Published on March 9, 2016
The Equal Employment Opportunity Commission (EEOC) files more Title VII lawsuits than any other type of discrimination or harassment suit. Title VII of the Civil Rights Act of 1964 protects workers against employment discrimination and harassment on grounds including race, color, national origin, sex, and religion. Title VII applies to employers with 15 or more employees. It is unlawful to discriminate against any individual in regard to recruiting, hiring and promotion, transfer, work assignments, performance measurements, the work environment, job training, discipline and discharge, wages and benefits, or any other condition of employment. Title VII also prohibits neutral job policies that disproportionately affect persons of a certain race or color and that are not related to the job and the needs of the business.
Washington’s Law Against Discrimination prohibits discrimination because of a person’s race, creed, color, national origin, sex, marital status, age (40+), disability, retaliation, sexual orientation/gender identity, honorably discharged veteran or military status, or use of a trained dog guide or service animal by a person with a disability. Generally, the state law is considered to be broader than even some federal law on discrimination. It applies to companies with eight or more employees.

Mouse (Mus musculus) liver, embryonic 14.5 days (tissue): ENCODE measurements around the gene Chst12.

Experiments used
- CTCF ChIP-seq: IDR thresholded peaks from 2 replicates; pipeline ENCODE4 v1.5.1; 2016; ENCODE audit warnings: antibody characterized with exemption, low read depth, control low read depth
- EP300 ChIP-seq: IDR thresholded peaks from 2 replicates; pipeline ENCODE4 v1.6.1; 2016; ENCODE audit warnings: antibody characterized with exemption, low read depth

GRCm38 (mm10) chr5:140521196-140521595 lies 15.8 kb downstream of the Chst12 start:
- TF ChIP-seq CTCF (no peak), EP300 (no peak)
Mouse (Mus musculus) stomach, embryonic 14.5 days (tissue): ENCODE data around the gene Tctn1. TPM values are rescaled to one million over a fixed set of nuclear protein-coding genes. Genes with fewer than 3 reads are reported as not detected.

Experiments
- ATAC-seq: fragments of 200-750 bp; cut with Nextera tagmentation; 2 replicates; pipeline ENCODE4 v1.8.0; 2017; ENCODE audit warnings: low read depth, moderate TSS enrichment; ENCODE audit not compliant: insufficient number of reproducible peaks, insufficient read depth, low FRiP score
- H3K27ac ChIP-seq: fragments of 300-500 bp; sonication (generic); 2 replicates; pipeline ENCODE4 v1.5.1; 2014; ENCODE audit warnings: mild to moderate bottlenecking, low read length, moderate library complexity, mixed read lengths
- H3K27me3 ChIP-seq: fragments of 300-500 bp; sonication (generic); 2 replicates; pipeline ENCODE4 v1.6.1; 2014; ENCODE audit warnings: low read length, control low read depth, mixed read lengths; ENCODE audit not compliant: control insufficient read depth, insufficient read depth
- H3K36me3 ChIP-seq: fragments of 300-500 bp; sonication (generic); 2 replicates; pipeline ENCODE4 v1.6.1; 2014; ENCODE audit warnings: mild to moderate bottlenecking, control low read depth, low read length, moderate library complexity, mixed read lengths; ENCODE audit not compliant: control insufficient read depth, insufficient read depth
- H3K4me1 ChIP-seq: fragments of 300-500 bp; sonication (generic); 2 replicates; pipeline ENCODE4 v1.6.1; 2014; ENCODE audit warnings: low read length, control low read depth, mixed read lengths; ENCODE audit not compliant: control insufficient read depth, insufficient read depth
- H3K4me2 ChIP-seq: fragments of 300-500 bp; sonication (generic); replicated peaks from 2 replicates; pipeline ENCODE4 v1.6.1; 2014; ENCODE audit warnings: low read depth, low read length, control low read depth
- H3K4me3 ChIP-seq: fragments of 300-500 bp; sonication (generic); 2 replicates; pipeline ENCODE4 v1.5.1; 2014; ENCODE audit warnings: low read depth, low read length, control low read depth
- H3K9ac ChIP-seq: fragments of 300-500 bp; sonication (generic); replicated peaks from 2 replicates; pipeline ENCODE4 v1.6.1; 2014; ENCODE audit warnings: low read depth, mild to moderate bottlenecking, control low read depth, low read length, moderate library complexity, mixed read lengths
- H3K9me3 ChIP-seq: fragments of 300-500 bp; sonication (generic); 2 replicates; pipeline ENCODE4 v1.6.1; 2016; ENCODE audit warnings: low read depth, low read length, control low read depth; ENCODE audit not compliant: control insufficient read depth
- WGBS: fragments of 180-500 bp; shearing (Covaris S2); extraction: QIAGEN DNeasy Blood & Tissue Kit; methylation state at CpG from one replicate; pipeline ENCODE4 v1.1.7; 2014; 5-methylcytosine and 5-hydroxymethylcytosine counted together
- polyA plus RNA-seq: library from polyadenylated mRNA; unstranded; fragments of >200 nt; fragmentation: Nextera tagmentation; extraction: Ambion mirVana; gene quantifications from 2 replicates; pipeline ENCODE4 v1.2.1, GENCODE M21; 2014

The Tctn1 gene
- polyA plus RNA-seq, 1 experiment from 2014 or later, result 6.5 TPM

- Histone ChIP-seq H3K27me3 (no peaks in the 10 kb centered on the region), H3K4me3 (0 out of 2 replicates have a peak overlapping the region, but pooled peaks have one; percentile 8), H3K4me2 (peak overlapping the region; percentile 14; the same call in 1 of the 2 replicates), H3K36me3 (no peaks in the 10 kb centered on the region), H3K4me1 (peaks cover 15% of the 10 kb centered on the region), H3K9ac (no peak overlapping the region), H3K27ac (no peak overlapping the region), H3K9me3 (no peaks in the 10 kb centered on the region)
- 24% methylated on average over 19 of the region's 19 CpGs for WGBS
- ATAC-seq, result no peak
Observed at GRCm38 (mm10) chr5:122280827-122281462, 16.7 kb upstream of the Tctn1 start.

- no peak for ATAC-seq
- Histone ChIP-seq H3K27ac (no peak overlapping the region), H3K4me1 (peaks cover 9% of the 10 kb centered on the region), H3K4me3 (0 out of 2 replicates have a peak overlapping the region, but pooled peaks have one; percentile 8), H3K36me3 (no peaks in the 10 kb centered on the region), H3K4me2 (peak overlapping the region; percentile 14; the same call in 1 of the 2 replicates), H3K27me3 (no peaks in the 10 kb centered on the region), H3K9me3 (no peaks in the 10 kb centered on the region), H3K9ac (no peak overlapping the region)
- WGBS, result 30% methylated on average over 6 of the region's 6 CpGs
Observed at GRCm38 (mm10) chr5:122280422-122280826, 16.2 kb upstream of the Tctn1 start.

This message has been created by the Employment Rights, Benefits & Labor Group at Ryan, Swanson & Cleveland, PLLC to advise of recent developments in the law. Because each situation is different, this information is intended for general information purposes only and is not intended to provide legal advice on any specific facts and circumstances. Ryan, Swanson & Cleveland, PLLC is a full-service law firm located in Seattle, Washington.